Touched for the very first time…
DxO ViewPoint 4 review + First Impression
Today I’m doing my initial review of DXOs ViewPoint.
Suppose you’re unfamiliar with the format of these initial video reviews I’m touching for the first time. In that case, I recommend checking out this video first.
It’s a two-minute video that will give you more information about the format of these DXO reviews.
Otherwise, you might need clarification about what’s happening if you don’t watch it.
So the first thing I need to do because I’ve never used or touched DXO ViewPoint, is install it.
And just like any other software, we’ll double-click on the app here or the file I downloaded. And then I’m just going to follow these instructions.
Now that I have ViewPoint installed, I need to activate it. I don’t have my activation code.
I’m going to try out the demo here. We’re going to take a couple of images and see how easy it is to use ViewPoint and whether or not it does what it says it will do, which is, let’s take a look here.
It’s still asking for information.
All right, update—new update. Remind me later. I don’t want to do that right now.
All right, we have some sample images.
This reminds me of the Adobe Bridge app, which comes with Photoshop.
So we have access to all of these folders here. Before we get into that, let’s take a quick look at what ViewPoint does or what DXO says it can do.
All right, so ViewPoint gives you complete control over lines, angles, and shapes, adjusts perspectives and fixed distortions, “warp” specific areas, and corrects wide-angle stretching for perfect images.
All right, we have a tool in Adobe Lightroom that allows us to do these types of geometric adjustments, and it’s called Transform.
And if we take a look at this image here, let’s go ahead and go inside.
And there it is; Transform. And you can see I’ve applied some edits here.
Let’s take a look at the before and after this way.
So you can see this image on the right. We have some distortion here.
The columns are leaning to the left, and that’s due to the wide-angle lens that I used.
This was a 20mm lens, and this is the Bra Brant Straight Pier in Burlington, Ontario.
And then, with Transform, I could straighten out those columns, but it affected the composition.
We have a gap up here versus where I initially started the pier in the top left corner.
I did that purposefully because I wanted to start from that corner so that it flows into the image this way, but now I have a gap.
Is that something that ViewPoint will be able to avoid creating this gap here?
Or is it going to gimme the same results?
And how easy is it to use?
Is it going to be more accessible, or is it more complex?
Because if we look at their website here, we have a screenshot of their ViewPoint app, and there are a lot more sliders and things to do, which means there is a more significant learning curve for using ViewPoint.
Is it going to be harder to use?
So we’re going to figure that out together because I’ve never used ViewPoint before, so we’re going to check it out for the first time together.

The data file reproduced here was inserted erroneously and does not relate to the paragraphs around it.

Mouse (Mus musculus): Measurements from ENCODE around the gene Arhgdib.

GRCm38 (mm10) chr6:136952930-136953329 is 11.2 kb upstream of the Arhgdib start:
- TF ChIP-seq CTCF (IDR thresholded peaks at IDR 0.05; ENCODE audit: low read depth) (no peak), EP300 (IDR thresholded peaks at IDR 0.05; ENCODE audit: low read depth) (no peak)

All right, so continuing on to get the perfect angle.
Every time can be used as a standalone app or with Photoshop or Lightroom.
We have this tool in Lightroom, so we’ll see if we get similar or better results.
You can also reshape your images with a warping tool.
So that’s like the mesh tool, I think, in Photoshop.
So if you need to expand the curves of an architectural setting like this, then we have different grid options.
Now, I’m going over this because I’ve never watched any video tutorials on how to use ViewPoint or read any blog posts.
So I’m not sure exactly what we’ll get or be able to do on ViewPoint. We’re going to take a quick look at other options. So defeat distortions in an instant.
So ViewPoint makes them better.
So this will fix, or it says Cheap optics can look pro once processed with our award-winning optical correction tools.
All right, we have some warping going on from the wide-angle lens.
So you can see the horizon is curved or warped there. It looks like it’s able to fix that.
So it says it can fix barrel, pin cushion, and fisheye distortion.
Now we could do that in PureRAW with the other review I did previously. So it’s kind of redundant.
I’m not sure if we want to do both of these at, you know, in both software, you should be able to do one or the other, or probably PhotoLab will give you a better option to use all of these at the same time, versus doing one and one app and then doing something else and another app depending on what you need to do.
So that’s something that we’ll have to explore in the future. So get the right balance.
So when balance is vital, you can achieve perfect poise with DXO ViewPoints.
Powerful perspective tools.
Choose from four methods to get the desired results, regardless of the subject; Auto, 9 points, vertical, or rectangle.
All right, so here’s the before and the after.
So if you can’t get the image in the field, your client wants something like this after.
You could use this. Still, I would prefer to get the shot in camera so I don’t have to fix it in software regardless of the software.
But for this particular image, because we have a reflection here on this window, you can’t stand in front of the window.
You could, but you’ll have much retouching to do.
So that’s cool that you can do something like this if you can’t get the shot this way because of the reflection.
All right, next, we have all the drama, none of the distortion.
All right, so wide-angle lenses are vital for tight spaces.
I’ve been through that with weddings that I’ve done. I’ve shot over 500 weddings, and there’s always one small room at every wedding. You have to use a wide-angle lens and end up with these types of distortions here, where objects appear further than they are.
So now, with ViewPoint, you can fix this type of distortion.
So this was probably shot with a wide-angle lens, and now with the correction, it looks like it was shot with, let’s say, a standard lens of 50, maybe 70, 80 Zoom or something like that.
So we can fix a lot of different things. In ViewPoint, you can rotate your images.
That’s a standard feature in other photo editing apps. So is cropping. So it’s not something that I typically use in ViewPoint.
I won’t crop or adjust my composition or rotate it in ViewPoint. I’m more interested in it. This looks interesting; we get an option to create a miniature effect.
So this is similar to what you would achieve with a tilt-shift lens.
So if you don’t have one of those lenses and want to create this miniature effect because of this shallow depth of field here and up here, it creates that miniature-type effect.
But for me, the one feature I’m most interested in is the correction here of perspective issues or distortion.